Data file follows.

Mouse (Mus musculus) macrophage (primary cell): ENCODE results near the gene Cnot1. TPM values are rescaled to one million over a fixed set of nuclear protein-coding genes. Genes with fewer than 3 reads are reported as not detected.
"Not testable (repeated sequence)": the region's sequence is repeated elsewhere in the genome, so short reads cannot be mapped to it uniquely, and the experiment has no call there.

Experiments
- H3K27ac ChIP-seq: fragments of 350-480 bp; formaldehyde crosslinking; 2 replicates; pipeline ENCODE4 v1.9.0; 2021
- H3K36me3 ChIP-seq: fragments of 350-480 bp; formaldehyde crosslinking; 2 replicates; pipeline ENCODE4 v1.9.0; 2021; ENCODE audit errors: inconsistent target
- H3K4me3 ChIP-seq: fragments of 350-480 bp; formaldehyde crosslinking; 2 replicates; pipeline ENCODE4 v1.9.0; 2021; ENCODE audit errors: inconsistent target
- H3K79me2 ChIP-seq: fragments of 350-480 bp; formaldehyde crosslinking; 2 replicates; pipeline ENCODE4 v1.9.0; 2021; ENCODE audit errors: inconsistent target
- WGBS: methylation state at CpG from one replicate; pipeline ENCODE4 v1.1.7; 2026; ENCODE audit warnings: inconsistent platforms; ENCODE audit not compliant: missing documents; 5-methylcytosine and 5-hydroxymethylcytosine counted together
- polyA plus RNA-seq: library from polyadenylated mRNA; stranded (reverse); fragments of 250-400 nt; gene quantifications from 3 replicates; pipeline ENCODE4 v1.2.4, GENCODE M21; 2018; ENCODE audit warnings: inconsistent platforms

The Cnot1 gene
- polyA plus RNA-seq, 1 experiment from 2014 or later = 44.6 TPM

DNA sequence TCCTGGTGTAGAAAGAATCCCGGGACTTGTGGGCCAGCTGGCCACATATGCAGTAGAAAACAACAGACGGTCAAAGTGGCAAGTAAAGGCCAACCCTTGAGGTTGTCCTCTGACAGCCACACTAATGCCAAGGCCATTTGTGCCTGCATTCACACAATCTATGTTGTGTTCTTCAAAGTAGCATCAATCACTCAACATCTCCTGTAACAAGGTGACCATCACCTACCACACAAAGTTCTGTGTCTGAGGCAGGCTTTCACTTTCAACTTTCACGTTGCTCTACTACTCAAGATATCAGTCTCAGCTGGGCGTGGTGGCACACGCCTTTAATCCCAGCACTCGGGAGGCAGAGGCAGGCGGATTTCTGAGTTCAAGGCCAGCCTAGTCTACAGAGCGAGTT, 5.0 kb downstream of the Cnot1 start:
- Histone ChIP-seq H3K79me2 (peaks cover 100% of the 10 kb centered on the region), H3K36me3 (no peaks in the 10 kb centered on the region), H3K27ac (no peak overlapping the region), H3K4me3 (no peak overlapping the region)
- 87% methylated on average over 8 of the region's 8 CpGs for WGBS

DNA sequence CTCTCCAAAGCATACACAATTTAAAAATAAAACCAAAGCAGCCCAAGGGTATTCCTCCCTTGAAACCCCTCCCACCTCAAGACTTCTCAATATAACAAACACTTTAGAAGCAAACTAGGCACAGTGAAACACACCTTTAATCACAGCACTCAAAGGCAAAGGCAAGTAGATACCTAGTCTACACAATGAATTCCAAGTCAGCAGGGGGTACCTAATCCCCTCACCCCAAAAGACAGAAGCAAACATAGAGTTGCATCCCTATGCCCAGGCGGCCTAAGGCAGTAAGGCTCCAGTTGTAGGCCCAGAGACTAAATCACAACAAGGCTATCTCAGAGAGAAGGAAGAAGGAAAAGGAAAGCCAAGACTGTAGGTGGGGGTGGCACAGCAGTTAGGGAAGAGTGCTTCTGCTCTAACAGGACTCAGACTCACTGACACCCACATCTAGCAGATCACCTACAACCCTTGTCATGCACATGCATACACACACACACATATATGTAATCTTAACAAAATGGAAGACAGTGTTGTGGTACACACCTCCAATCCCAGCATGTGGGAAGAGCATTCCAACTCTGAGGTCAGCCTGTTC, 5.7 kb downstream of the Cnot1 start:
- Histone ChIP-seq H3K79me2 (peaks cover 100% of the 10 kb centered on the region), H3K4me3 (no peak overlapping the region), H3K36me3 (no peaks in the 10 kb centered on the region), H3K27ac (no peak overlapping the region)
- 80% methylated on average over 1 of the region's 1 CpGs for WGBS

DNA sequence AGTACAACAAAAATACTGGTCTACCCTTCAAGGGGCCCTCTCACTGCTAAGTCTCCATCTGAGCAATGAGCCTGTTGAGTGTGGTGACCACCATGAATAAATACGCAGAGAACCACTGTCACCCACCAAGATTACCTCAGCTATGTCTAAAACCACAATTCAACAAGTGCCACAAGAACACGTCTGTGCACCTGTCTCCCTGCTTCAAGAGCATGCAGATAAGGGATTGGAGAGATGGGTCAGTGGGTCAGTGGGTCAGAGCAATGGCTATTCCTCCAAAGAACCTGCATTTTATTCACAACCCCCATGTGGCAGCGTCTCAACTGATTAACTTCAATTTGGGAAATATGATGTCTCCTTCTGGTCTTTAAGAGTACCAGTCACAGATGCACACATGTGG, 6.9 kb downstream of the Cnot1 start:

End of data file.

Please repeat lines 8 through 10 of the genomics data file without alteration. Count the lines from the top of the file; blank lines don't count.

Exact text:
- WGBS: methylation state at CpG from one replicate; pipeline ENCODE4 v1.1.7; 2026; ENCODE audit warnings: inconsistent platforms; ENCODE audit not compliant: missing documents; 5-methylcytosine and 5-hydroxymethylcytosine counted together
- polyA plus RNA-seq: library from polyadenylated mRNA; stranded (reverse); fragments of 250-400 nt; gene quantifications from 3 replicates; pipeline ENCODE4 v1.2.4, GENCODE M21; 2018; ENCODE audit warnings: inconsistent platforms

The Cnot1 gene